LAYTON -- As it currently stands, the 2013-14 budget for this tiny Middle Keys city calls for a 34 percent increase in property tax collections.
But a group of Layton residents is looking for more details before the budget comes forward for its final two votes in September.
"We want more people to understand where and how we spend our money," said Laurel Palmeiri, whose group of five or six residents plans to meet twice in the next couple weeks to look through the budget both for potential cuts and for areas where expenses could be more clearly indicated.
In a preliminary vote on July 11, the Layton Council gave unanimous 4-0 approval to the budget proposal of Mayor Norman Anderson. It calls for tax collections of $126,000, up from this year's collections of $94,000. The budget also calls for a tax rate of $275 per $100,000 in taxable property, up from this year's rate of $194 per $100,000. Total daily operating expenses would increase from $172,000 to $188,000.
The council can still reduce the tax rate at its September hearings, the first of which is schedule for Sept. 5, but under state law, it can't raise it further. Municipal governments frequently set the rate relatively high in July, before bringing it down during the final votes in September. Last year, for example, Layton lowered the tax rate 9 percent during its September hearings.
The proposed $16,000 in spending increases for 2013-14 would be spread over several budget areas, with the largest increases going toward elections and council stipends. This year, the five-member city council chose to forego its stipends, but under the proposed budget for next year, each member would be paid $900. Also, Layton expects to spend $5,000 on city council elections next year. In contrast, the cost of last November's mayoral election was borne by the county elections' office, since it fell on general election day.
Anderson didn't respond to a Free Press phone call for comment last week. But the budget drew praise from longtime resident Alice Miserocchi, even though she said she'd prefer to see the council forego stipends once again.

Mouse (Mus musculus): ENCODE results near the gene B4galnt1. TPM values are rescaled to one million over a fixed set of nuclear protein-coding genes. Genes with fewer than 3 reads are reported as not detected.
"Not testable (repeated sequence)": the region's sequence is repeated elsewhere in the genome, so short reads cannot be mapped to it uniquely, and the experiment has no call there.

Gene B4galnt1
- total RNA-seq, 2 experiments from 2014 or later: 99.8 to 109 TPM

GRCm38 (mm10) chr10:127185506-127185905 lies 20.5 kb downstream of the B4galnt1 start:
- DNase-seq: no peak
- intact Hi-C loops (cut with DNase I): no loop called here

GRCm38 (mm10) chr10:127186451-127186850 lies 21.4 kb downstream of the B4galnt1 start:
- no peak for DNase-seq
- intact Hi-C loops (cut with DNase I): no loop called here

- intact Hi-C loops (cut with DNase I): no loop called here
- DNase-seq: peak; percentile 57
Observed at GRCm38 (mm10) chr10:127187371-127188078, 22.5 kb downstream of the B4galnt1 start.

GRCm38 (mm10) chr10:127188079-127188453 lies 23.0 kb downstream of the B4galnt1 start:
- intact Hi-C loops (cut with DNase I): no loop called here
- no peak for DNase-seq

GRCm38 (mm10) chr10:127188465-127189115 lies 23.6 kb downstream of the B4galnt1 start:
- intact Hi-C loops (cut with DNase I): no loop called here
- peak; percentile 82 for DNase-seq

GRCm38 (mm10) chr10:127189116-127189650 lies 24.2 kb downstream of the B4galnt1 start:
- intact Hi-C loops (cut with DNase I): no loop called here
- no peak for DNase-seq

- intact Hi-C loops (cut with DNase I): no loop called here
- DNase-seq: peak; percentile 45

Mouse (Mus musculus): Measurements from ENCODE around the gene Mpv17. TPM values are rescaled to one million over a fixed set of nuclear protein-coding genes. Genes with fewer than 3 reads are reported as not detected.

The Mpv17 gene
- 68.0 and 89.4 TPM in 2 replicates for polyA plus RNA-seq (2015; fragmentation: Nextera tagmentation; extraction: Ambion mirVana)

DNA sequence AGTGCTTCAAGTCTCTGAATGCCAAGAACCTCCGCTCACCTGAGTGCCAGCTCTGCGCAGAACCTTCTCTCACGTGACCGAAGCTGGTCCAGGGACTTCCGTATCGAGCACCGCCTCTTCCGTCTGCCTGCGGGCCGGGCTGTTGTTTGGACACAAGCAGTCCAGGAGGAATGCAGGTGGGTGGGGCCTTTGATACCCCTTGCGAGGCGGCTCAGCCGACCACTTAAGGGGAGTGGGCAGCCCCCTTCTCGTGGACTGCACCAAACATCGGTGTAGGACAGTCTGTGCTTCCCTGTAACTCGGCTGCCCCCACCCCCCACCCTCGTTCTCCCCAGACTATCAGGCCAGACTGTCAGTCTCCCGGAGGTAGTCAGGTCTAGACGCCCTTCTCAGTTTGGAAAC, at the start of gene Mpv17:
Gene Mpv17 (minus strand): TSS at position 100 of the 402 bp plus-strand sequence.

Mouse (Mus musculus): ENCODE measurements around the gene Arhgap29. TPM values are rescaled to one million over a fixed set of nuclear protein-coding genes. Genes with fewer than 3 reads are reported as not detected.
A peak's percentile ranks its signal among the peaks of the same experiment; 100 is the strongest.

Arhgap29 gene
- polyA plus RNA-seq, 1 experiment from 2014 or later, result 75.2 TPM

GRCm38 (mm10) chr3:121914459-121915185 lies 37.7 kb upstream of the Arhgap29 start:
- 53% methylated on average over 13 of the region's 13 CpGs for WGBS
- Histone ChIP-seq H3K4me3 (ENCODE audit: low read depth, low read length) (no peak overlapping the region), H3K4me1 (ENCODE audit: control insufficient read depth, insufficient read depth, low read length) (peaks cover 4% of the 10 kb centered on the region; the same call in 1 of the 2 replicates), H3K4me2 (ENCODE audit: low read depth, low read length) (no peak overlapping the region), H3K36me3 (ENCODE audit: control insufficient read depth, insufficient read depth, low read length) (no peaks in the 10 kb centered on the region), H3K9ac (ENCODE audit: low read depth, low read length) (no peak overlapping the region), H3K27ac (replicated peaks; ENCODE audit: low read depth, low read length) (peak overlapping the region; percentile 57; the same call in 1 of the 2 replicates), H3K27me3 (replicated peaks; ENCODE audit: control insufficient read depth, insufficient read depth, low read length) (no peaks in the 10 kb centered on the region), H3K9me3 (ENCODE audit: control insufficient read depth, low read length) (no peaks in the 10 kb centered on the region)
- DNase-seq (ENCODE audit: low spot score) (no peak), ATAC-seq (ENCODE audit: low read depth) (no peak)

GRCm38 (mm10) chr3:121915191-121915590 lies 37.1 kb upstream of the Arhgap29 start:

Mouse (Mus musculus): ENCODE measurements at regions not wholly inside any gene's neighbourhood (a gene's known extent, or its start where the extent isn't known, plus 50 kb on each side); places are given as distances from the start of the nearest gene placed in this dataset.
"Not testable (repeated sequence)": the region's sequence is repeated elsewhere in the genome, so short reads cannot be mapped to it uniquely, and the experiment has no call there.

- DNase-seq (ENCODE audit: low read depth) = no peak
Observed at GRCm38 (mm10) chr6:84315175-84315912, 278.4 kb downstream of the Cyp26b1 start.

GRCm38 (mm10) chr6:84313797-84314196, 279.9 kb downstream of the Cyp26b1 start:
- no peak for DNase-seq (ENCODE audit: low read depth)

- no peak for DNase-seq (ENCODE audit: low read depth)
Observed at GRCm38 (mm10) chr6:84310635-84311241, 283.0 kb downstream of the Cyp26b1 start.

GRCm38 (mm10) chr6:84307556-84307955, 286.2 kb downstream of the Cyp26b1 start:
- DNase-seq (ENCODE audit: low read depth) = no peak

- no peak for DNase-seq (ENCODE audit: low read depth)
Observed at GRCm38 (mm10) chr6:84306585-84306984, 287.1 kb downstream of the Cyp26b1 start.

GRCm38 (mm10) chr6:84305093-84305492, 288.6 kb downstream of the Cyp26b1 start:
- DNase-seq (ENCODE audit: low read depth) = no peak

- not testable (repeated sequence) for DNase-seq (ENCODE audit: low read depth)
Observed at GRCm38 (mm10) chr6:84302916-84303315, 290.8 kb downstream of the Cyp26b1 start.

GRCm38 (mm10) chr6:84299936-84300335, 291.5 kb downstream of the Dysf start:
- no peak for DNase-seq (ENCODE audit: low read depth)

"They have done an excellent job," Miserocchi said, referencing Anderson, his assistant, Skip Haring, and City Clerk Mimi Young.
Councilman Bill Murchie, who was absent on the day the council approved the tentative budget in July, said the tax rate likely will be cut in September. One way to do that, he said, would be to use more money from Layton's still healthy unrestricted cash reserves. This year the town used more than $22,000 from reserves to supplement daily expenses. But the 2013-14 budget calls for the use of only $10,000 in reserves.
"I think everybody pretty much agreed that we need to increase that amount," he said.
But Murchie said he will also look for cuts. One area he singled out is the $8,600 in total travel expenses that are penciled into the budget.
He added, however, that Layton can't keep running on less money. Expenses in 2011-12 were some $33,000 more than the projection for this year.
Palmeiri emphasized that she doesn't believe there has been any wrongdoing on the part of Layton officials and that's not what the group she is facilitating is looking for. But she wants more details in the budget.
The document released to the public ahead of the July council meeting includes only general expenditure categories. For example, the item "Building Inspection Services" is budgeted at $35,000. But there are no specific line-items that say how much of that money is for the salary of part-time Building Code Administrator Thomas Bray and how much is for other inspection functions.
Likewise, the 2-1/4 page budget document doesn't have specifics on the salaries of Haring or Young or details for the other expenditure categories, such as "Special Events" and "City Utilities."
Flushing those numbers out is important, according to Palmeiri.
"I think the people in town will be calmer if they know where it is going," she said.